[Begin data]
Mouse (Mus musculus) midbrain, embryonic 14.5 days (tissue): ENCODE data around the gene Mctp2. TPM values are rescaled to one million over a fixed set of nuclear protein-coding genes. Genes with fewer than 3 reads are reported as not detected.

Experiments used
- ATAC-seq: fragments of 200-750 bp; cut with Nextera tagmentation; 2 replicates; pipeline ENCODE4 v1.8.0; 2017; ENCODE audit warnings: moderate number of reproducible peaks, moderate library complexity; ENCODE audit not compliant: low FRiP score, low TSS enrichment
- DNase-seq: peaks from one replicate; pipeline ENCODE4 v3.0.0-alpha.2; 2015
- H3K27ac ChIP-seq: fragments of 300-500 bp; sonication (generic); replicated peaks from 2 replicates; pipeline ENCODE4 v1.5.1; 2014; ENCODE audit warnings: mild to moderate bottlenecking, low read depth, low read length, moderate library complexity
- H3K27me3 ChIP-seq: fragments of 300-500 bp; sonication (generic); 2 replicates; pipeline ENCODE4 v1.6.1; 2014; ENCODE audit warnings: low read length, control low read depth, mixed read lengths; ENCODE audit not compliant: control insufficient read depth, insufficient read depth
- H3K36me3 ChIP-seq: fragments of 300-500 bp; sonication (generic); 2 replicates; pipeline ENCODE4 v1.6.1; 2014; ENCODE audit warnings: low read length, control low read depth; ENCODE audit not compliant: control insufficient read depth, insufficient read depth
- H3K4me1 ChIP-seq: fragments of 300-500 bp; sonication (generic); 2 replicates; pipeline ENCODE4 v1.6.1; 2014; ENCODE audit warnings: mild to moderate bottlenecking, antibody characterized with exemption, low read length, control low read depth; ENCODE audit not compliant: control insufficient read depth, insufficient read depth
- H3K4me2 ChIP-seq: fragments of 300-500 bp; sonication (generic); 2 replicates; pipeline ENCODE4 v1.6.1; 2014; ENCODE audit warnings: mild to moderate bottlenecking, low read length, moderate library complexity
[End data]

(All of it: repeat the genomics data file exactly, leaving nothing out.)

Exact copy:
Mouse (Mus musculus) midbrain, embryonic 14.5 days (tissue): ENCODE data around the gene Mctp2. TPM values are rescaled to one million over a fixed set of nuclear protein-coding genes. Genes with fewer than 3 reads are reported as not detected.

Experiments used
- ATAC-seq: fragments of 200-750 bp; cut with Nextera tagmentation; 2 replicates; pipeline ENCODE4 v1.8.0; 2017; ENCODE audit warnings: moderate number of reproducible peaks, moderate library complexity; ENCODE audit not compliant: low FRiP score, low TSS enrichment
- DNase-seq: peaks from one replicate; pipeline ENCODE4 v3.0.0-alpha.2; 2015
- H3K27ac ChIP-seq: fragments of 300-500 bp; sonication (generic); replicated peaks from 2 replicates; pipeline ENCODE4 v1.5.1; 2014; ENCODE audit warnings: mild to moderate bottlenecking, low read depth, low read length, moderate library complexity
- H3K27me3 ChIP-seq: fragments of 300-500 bp; sonication (generic); 2 replicates; pipeline ENCODE4 v1.6.1; 2014; ENCODE audit warnings: low read length, control low read depth, mixed read lengths; ENCODE audit not compliant: control insufficient read depth, insufficient read depth
- H3K36me3 ChIP-seq: fragments of 300-500 bp; sonication (generic); 2 replicates; pipeline ENCODE4 v1.6.1; 2014; ENCODE audit warnings: low read length, control low read depth; ENCODE audit not compliant: control insufficient read depth, insufficient read depth
- H3K4me1 ChIP-seq: fragments of 300-500 bp; sonication (generic); 2 replicates; pipeline ENCODE4 v1.6.1; 2014; ENCODE audit warnings: mild to moderate bottlenecking, antibody characterized with exemption, low read length, control low read depth; ENCODE audit not compliant: control insufficient read depth, insufficient read depth
- H3K4me2 ChIP-seq: fragments of 300-500 bp; sonication (generic); 2 replicates; pipeline ENCODE4 v1.6.1; 2014; ENCODE audit warnings: mild to moderate bottlenecking, low read length, moderate library complexity